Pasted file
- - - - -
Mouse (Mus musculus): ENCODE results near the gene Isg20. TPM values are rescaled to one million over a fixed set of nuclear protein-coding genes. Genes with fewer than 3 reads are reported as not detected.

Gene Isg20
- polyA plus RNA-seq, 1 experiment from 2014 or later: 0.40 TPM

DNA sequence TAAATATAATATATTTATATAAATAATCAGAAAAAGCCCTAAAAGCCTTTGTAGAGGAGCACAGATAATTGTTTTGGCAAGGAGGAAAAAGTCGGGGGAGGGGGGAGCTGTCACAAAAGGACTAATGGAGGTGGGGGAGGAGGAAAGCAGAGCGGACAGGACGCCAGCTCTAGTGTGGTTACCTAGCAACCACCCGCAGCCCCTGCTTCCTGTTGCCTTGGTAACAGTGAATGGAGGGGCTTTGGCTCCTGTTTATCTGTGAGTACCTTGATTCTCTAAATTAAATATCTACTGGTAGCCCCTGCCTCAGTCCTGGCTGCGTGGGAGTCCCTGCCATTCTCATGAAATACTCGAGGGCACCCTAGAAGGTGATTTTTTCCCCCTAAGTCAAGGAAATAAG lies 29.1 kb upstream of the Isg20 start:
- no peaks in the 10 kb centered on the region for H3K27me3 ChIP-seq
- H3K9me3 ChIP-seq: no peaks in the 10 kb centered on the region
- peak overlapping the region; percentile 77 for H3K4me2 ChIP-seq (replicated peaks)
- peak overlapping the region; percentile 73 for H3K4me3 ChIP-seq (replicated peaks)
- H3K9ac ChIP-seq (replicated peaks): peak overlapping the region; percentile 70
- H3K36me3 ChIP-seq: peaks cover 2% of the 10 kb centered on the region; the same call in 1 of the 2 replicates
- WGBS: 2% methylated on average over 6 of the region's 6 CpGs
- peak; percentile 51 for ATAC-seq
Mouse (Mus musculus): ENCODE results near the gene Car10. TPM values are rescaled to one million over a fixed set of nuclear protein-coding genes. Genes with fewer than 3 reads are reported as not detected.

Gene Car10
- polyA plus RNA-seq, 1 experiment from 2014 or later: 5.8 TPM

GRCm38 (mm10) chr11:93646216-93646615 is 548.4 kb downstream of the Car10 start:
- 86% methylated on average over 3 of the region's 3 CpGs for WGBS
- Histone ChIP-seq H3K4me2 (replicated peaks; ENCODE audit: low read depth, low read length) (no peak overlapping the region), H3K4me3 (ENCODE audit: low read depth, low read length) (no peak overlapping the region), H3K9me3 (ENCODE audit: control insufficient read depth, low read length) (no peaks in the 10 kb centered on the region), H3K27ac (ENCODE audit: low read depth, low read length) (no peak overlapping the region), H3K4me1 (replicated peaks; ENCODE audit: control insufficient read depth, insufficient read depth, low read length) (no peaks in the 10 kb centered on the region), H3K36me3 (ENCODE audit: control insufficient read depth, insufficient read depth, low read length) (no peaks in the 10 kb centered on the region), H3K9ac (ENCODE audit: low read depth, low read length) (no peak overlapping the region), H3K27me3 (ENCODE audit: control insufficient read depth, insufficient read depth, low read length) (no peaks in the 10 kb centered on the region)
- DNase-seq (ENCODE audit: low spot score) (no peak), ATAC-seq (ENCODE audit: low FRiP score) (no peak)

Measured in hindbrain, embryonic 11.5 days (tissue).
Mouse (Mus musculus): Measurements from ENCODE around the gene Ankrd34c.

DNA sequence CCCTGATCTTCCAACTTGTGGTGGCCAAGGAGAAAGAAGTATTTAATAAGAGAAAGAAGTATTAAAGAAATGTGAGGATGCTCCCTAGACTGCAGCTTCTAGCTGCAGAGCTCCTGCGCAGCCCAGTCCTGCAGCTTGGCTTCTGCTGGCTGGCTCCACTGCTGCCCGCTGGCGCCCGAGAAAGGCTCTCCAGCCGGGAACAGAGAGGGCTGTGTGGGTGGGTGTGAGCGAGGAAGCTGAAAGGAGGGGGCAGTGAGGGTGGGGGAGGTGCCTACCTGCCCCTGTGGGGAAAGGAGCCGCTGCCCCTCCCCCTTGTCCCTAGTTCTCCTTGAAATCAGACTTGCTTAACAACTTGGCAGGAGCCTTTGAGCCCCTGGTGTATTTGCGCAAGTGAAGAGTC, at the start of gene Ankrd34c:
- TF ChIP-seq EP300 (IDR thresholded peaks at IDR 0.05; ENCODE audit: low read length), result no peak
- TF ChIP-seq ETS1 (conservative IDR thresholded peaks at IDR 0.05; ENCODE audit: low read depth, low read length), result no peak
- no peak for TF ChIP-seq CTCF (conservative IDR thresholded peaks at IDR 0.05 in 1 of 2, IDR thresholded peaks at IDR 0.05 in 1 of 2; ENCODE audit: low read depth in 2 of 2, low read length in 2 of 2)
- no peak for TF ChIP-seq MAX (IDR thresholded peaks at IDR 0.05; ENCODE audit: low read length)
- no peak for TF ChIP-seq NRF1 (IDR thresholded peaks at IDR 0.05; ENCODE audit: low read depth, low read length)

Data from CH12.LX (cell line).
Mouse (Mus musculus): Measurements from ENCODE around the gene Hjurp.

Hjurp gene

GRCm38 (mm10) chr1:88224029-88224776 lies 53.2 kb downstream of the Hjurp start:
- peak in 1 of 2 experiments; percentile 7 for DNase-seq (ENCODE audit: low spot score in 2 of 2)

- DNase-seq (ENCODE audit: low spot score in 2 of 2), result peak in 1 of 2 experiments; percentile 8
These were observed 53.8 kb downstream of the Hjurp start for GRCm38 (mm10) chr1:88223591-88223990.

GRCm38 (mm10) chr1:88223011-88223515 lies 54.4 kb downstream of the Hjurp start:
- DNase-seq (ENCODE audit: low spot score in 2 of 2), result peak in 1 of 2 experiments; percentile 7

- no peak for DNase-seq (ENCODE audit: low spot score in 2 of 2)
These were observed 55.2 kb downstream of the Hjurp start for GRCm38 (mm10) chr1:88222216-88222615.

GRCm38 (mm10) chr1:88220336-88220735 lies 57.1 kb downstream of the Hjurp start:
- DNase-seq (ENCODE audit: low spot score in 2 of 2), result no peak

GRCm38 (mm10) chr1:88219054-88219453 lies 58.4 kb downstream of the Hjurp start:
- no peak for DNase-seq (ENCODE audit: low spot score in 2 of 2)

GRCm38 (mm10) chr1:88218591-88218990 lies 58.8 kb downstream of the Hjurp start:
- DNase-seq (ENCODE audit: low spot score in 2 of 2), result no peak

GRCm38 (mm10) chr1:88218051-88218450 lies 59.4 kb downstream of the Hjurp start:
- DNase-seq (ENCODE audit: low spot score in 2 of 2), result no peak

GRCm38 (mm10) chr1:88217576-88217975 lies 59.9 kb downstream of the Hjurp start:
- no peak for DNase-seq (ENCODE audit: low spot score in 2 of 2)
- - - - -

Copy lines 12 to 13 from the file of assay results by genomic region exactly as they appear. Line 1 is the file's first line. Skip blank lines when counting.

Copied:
- peak; percentile 51 for ATAC-seq
Mouse (Mus musculus): ENCODE results near the gene Car10. TPM values are rescaled to one million over a fixed set of nuclear protein-coding genes. Genes with fewer than 3 reads are reported as not detected.